The CFPB announced that it has entered into a settlement with the owners of payday loan retail outlets that operated under the name “Cash Tyme” in seven states to resolve alleged violations of the Consumer Financial Protection Act, the Gramm-Leach-Bliley Act/ Regulation P, and the Truth in Lending Act/ Regulation Z. The consent order requires Cash Tyme to pay a civil money penalty of $100,000.
The CFPB found that Cash Tyme had engaged in unfair acts or practices in violation of the CFPA by conduct that included:
- Having inadequate processes to prevent ACH debits of accounts of customers who no longer owed the amounts debited or to accurately and promptly identify and refund overpayments, with such conduct having likely resulted in NSF or overdraft fees to customers whose accounts were wrongfully debited
- Routinely making calls to third parties to collect debts, including to a customer’s employer, supervisor, and personal references (with some of such calls placed despite Cash Tyme having received do-not-call requests)
The CFPB found that Cash Tyme had engaged in deceptive acts or practices in violation of the CFPA by conduct that included:
- Using information about third-party references provided on loan applications for marketing purposes where the “net impression of the loan applications” was that such information would only be used for verification purposes in connection with the loan being applied for
- Advertising unavailable services, including check cashing, phone reconnections, and home telephone connections, on the storefronts’ outdoor signage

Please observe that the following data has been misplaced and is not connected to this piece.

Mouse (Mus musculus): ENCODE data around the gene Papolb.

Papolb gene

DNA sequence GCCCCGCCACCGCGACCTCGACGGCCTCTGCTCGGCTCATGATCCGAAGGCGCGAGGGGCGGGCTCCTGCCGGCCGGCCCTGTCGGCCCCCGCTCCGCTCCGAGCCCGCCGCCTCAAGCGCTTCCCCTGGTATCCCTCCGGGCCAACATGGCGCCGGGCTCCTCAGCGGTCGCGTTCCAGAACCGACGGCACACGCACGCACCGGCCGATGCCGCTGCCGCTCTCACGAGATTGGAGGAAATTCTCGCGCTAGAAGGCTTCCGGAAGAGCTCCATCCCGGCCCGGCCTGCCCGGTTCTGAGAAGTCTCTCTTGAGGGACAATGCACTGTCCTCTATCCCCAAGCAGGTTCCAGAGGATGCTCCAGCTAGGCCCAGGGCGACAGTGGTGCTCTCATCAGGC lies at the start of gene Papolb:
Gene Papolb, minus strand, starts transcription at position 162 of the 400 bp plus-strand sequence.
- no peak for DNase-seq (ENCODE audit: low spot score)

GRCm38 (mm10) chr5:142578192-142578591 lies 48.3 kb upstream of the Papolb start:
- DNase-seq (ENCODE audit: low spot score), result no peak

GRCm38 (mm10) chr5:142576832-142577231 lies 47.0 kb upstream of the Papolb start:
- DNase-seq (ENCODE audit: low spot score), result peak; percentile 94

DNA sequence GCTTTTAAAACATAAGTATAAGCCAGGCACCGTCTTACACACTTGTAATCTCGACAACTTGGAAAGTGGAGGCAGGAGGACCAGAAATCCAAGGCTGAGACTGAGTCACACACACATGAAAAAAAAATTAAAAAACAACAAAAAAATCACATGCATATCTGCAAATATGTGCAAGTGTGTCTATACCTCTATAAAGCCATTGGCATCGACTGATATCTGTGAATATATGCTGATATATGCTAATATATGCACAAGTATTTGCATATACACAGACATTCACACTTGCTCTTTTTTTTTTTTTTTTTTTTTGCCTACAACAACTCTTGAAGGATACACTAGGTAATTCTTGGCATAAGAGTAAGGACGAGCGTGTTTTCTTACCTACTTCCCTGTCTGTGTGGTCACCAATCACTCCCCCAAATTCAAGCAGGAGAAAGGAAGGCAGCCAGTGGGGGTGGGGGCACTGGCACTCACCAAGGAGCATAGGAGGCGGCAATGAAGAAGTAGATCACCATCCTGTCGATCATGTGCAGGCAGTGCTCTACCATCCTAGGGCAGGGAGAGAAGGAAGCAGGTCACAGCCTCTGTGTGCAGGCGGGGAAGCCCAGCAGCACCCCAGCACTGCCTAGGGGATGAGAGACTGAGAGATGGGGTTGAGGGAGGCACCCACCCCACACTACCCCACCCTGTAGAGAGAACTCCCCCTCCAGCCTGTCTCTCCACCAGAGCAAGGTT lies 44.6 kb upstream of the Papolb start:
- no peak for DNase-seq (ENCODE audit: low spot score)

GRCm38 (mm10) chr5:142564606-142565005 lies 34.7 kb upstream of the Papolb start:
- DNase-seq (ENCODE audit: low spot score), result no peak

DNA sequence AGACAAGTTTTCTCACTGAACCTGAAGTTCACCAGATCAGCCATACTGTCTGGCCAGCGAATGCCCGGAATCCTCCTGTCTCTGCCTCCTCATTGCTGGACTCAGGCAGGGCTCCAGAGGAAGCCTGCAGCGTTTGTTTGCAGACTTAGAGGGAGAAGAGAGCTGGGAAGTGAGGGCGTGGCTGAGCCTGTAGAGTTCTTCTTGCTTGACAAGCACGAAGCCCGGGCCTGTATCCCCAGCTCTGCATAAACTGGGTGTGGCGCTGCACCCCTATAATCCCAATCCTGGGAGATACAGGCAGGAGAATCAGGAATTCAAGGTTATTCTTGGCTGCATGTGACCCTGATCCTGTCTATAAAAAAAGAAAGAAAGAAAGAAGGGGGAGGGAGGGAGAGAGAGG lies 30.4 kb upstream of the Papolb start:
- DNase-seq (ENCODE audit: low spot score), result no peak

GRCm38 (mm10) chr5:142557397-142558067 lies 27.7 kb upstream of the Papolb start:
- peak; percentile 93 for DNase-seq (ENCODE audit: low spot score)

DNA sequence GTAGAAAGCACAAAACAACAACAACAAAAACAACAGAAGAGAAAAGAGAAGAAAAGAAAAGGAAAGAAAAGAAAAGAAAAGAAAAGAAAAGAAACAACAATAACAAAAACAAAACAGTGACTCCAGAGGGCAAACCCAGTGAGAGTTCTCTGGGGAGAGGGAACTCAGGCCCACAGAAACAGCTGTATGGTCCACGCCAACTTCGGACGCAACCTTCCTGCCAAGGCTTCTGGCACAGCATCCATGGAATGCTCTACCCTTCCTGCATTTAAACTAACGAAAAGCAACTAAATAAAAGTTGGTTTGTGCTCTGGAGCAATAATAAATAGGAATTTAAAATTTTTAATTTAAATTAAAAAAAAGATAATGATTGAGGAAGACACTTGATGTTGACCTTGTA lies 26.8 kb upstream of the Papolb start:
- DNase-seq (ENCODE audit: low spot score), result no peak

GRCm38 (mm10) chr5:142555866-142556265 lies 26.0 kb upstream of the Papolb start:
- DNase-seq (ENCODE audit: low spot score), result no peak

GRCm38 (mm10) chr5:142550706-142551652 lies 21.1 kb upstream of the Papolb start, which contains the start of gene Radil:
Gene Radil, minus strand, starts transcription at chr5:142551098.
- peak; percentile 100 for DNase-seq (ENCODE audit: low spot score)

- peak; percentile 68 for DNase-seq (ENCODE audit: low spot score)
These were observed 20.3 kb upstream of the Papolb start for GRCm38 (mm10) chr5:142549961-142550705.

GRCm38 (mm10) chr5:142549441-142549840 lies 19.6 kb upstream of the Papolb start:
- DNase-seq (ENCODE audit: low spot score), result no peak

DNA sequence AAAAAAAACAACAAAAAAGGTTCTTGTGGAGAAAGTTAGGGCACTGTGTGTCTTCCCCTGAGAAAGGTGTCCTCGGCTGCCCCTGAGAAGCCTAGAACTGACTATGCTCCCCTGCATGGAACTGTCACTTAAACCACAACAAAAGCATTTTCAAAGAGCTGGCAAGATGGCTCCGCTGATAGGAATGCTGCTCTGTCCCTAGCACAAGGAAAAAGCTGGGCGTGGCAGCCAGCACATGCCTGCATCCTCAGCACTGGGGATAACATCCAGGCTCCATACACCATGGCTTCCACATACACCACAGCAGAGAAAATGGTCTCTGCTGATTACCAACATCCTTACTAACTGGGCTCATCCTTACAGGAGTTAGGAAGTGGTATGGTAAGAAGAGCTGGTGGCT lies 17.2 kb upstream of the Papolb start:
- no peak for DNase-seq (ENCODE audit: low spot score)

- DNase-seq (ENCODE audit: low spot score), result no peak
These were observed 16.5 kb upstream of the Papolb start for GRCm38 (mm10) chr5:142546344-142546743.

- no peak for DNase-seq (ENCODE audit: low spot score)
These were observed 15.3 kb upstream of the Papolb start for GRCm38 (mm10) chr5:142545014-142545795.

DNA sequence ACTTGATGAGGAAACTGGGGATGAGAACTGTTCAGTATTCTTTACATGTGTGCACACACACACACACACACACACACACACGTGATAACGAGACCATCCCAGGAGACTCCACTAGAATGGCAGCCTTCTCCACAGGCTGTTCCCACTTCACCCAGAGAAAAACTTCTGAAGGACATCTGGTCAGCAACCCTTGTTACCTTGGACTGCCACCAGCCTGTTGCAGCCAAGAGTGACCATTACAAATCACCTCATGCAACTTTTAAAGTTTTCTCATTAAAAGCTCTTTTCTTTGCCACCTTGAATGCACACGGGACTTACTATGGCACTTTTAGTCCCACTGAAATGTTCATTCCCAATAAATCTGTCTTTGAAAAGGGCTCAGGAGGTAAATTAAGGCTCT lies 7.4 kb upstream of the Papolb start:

The CFPB’s conclusion that Cash Tyme violated GLBA/Reg P was based on its finding that Cash Tyme had failed to provide initial privacy notices to consumers who had paid off a loan in full and subsequently took out a new loan. According to the CFPB, such consumers, when taking out the new loan, were establishing a new customer relationship with Cash Tyme that required a new initial privacy notice.
The Bureau’s conclusion that Cash Tyme violated TILA/Reg Z was based on its findings that Cash Tyme had failed to include a payday loan database fee charged to Kentucky customers in the APR it disclosed in loan contracts and advertisements, rounded APRs to whole numbers in advertisements, and disclosed an example APR and payment amount that was based on an example term of repayment without disclosing the corresponding repayment terms used to calculate that APR.
In addition to payment of the $100,000 civil money penalty, the consent order requires Cash Tyme to conduct an audit to identify any consumers who were overcharged or overpaid as a result of improper ACH debits and, as of the date the consent order is issued, had not received a refund from Cash Tyme in amount equal to or greater than the amount of the overcharge or overpayment.